Despite dedicating 13 pages of his new book, ‘My Transition Hours’, to proving that his administration was not as corrupt as thought, former President Goodluck Jonathan passed up an opportunity to say a thing or two about the alleged $2.2billion arms deal scandal for which his National Security Adviser (NSA), Sambo Dasuki, has been in detention since 2015.

Buhari ordered Dasuki’s arrest in November 2015 after receiving the preliminary report of a 13-man investigative committee he set up to audit the procurement of arms and equipment in the armed forces and defence sector from 2007 to date.

The committee had stated thus: “The committee also discovered that payments to the tune of Three Billion, Eight Hundred and Fifty Million Naira (N3,850,000,000.00) were made to a single company by the former NSA without documented evidence of contractual agreements or fulfilment of tax obligations to the FGN.

“Further findings revealed that between March 2012 and March 2015, the erstwhile NSA, Lt Col MS Dasuki (rtd) awarded fictitious and phantom contracts to the tune of N2,219,188,609.50, $1,671,742,613.58 and €9,905,477.00. The contracts, which were said to be for the purchase of 4 Alpha Jets, 12 helicopters, bombs and ammunition, were not executed and the equipment were never supplied to the Nigerian Air Force, neither are they in its inventory.

“Even more disturbing was the discovery that out of these figures, 2 companies were awarded contracts to the tune of N350,000,000.00, $1,661,670,469.71 and €9,905,477.00 alone. This was without prejudice to the consistent non-performance of the companies in the previous contracts awarded.

“Additionally, it was discovered that the former NSA directed the Central Bank of Nigeria to transfer the sum of $132,050,486.97 and €9,905,473.55 to the accounts of Societe D’equipmente Internationaux in West Africa, United Kingdom and United States of America for un-ascertained purposes, without any contract documents to explain the transactions.

“The findings made so far are extremely worrying considering that the interventions were granted within the same period that our troops fighting the insurgency in the North East were in desperate need of platforms, military equipment and ammunition. Had the funds siphoned to these non performing companies been properly used for the purpose they were meant for, thousands of needless Nigerian deaths would have been avoided.”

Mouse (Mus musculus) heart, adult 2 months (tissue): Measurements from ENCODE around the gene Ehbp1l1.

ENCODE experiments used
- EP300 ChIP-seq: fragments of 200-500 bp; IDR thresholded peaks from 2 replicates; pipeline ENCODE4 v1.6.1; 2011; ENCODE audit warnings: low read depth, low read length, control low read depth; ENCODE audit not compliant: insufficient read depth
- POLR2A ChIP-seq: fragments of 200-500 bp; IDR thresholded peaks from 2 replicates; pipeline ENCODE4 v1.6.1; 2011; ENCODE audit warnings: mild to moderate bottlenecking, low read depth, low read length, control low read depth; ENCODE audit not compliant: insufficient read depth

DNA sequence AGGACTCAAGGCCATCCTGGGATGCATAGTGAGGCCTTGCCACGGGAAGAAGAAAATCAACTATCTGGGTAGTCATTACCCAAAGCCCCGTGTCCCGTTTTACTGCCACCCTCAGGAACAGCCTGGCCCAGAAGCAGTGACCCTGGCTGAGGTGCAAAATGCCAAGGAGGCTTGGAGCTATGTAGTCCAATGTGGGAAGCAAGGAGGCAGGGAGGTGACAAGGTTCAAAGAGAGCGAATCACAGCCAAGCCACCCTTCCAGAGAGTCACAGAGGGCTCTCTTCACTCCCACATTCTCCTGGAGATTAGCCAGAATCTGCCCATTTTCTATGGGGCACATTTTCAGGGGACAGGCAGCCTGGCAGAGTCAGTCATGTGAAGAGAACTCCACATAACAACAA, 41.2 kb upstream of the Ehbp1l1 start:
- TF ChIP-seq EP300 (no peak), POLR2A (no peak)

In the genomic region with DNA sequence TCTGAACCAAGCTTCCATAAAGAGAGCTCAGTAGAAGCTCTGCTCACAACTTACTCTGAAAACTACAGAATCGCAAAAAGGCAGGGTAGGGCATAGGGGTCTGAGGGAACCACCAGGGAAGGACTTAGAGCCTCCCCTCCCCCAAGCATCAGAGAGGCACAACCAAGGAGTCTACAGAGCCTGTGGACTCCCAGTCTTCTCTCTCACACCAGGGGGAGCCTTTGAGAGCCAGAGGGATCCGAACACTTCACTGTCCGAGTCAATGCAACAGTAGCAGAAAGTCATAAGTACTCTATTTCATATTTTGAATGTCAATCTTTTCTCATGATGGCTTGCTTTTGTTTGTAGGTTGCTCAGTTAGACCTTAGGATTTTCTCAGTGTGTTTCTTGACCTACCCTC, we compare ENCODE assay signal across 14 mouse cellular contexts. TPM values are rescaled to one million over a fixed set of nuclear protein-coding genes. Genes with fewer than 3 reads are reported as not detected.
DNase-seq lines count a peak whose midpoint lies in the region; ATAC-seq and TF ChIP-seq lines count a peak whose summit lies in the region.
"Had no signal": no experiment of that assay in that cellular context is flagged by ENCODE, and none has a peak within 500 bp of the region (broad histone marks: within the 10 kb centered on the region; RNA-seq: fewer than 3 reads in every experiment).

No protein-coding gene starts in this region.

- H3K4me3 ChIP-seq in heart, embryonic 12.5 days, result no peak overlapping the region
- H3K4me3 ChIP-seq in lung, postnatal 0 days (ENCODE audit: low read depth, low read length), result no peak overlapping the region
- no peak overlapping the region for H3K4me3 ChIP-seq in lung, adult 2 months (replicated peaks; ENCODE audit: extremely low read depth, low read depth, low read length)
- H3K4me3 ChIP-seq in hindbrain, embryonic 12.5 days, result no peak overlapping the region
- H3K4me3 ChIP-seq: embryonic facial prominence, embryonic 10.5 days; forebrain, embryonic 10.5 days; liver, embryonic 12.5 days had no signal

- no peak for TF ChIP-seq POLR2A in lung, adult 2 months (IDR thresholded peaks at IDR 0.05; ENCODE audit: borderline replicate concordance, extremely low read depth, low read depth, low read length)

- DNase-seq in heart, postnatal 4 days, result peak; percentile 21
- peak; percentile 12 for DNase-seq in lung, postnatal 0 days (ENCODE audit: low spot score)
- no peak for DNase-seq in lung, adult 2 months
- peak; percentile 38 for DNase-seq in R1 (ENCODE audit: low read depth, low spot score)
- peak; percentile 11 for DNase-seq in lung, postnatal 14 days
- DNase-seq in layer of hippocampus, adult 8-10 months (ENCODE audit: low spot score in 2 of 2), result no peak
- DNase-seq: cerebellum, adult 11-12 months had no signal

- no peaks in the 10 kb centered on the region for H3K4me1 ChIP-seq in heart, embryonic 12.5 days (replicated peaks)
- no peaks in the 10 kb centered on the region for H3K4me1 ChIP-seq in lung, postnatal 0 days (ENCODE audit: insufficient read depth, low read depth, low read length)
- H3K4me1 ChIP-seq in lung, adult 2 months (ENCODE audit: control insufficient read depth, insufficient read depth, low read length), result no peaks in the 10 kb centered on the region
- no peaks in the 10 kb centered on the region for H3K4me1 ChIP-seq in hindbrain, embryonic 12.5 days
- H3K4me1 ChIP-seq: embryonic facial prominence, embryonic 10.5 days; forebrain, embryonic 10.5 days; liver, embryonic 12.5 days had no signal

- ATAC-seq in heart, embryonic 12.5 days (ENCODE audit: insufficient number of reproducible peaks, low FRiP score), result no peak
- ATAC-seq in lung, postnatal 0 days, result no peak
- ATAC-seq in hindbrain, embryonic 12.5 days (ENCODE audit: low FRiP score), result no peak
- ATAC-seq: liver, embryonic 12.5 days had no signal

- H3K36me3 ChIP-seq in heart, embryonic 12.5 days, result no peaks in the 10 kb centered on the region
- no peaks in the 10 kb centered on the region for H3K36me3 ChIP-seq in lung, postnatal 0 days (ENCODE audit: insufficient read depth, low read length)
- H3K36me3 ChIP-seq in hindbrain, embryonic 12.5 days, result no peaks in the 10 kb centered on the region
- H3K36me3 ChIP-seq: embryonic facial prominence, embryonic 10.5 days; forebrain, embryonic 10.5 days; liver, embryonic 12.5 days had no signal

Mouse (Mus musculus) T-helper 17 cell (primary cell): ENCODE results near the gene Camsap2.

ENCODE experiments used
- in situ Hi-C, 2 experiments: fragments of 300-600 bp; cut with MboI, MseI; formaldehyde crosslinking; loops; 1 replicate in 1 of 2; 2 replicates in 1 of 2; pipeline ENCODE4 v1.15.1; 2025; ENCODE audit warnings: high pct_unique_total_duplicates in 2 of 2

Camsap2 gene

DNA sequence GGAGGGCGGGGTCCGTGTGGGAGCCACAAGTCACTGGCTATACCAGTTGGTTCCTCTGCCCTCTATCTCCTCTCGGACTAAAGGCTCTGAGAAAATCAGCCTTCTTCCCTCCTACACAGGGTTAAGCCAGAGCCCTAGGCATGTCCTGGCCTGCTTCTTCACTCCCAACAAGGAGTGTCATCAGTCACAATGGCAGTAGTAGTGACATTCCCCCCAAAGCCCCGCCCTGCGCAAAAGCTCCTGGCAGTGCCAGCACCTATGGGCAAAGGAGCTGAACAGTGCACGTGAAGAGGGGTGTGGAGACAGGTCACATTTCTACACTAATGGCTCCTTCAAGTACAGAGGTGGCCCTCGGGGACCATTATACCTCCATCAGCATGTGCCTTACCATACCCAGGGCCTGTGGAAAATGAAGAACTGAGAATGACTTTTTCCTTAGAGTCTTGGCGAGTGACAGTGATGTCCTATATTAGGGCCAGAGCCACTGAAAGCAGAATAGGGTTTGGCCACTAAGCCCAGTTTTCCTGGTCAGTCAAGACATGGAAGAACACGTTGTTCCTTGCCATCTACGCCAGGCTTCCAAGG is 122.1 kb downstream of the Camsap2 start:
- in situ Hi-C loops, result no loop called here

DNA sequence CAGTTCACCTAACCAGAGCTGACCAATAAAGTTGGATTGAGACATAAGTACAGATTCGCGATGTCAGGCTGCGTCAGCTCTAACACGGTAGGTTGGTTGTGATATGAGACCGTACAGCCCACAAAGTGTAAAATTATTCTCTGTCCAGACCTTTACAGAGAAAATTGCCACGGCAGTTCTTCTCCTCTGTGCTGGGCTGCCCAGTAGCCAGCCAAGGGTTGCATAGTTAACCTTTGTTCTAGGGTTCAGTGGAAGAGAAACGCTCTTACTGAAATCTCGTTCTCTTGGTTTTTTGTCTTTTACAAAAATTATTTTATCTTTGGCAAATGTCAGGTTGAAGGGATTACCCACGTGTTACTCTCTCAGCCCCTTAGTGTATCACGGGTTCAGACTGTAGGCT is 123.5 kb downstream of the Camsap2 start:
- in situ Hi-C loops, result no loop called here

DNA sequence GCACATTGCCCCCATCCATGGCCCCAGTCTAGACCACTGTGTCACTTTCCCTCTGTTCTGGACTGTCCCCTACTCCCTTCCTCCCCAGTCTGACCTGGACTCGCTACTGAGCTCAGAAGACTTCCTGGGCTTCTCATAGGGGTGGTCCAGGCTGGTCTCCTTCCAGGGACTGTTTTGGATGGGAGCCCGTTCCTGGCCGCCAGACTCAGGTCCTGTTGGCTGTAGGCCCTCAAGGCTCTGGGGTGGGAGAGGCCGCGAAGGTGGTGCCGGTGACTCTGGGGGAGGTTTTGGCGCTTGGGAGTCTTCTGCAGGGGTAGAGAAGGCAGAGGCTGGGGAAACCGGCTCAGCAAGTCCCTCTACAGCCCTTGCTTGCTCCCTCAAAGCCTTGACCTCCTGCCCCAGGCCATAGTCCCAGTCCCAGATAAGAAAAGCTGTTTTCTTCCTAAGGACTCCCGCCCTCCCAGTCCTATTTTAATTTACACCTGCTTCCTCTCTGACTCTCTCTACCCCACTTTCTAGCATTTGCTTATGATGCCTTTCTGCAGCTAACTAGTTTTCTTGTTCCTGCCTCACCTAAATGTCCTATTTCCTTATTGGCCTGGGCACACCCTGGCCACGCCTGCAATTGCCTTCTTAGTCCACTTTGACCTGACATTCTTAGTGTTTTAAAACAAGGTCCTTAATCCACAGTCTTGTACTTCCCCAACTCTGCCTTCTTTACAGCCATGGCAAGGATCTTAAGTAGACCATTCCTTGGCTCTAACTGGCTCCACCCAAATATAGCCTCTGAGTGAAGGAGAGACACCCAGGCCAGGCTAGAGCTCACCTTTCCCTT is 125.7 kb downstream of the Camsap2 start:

Since then, Jonathan has largely avoided discussing the matter, although he did say in October 2016, while responding to questions after his lecture on Youth Entrepreneurship at the Oxford Union in the United Kingdom: “They said the National Security Adviser (Sambo Dasuki) stole $2.2billion. I don’t believe somebody can just steal $2.2 billion.

“We bought warships, we bought aircraft, we bought lots of weapons for the army and so on and so forth and you are still saying 2.2 billion, so where did we get the money to buy all those things?

“Yes, there were some issues. Yes, there are still corruption issues but some of it were over blown. I’d say exaggerated and they give a very bad impression about our nation. You cannot say the national security adviser stole $2.2billion. It is not just possible.”

He was asked the question outright; that was why he responded. But in a book wholly dedicated to repairing the battered image of the former President, his cabinet and his party, it was expected that Jonathan would not attempt to describe his administration as less corrupt than Muhammadu Buhari’s without addressing, however slightly, the biggest corruption scandal of his reign. 

However, throughout the ‘13 corruption pages’, and in fact for the whole of the 194-page book, neither Dasuki nor the matter featured. The only time the accused was mentioned, it was in passing, and simply as ‘NSA’. That was on Page 66, in the third paragraph, where Jonathan listed the people he met with before reaching the decision to shift the 2015 elections by six weeks.

In foresight, Jonathan’s defence would be that the case is in court, and it would be sub judice for him to comment on it. But the case was already in court when he briefly commented on it in the UK in 2016. Also, the sub judice talk is often exaggerated. The law clearly leaves some gap for public discussions of matters in court. According to S.33 of Rules of Professional Conduct, 2007, “a lawyer or law firm engaged in or associated with the prosecution or defence of a criminal matter, or associated with a civil action shall not, while litigation is anticipated or pending in the matter, make or participate in making any extra-judicial statement that is calculated to prejudice or interfere with, or is reasonably capable of prejudicing or interfering with, the fair trial of the matter or the judgment or sentence thereon”.

So, Jonathan could have discussed the matter, at least vaguely, without breaking the law. If he did this, he could have done some bit in repairing his image in relation to corruption, especially as documents seen after Dasuki’s arrest allegedly show that Jonathan indeed approved the transactions for which Dasuki is in detention.

Why, then, would he avoid the matter?

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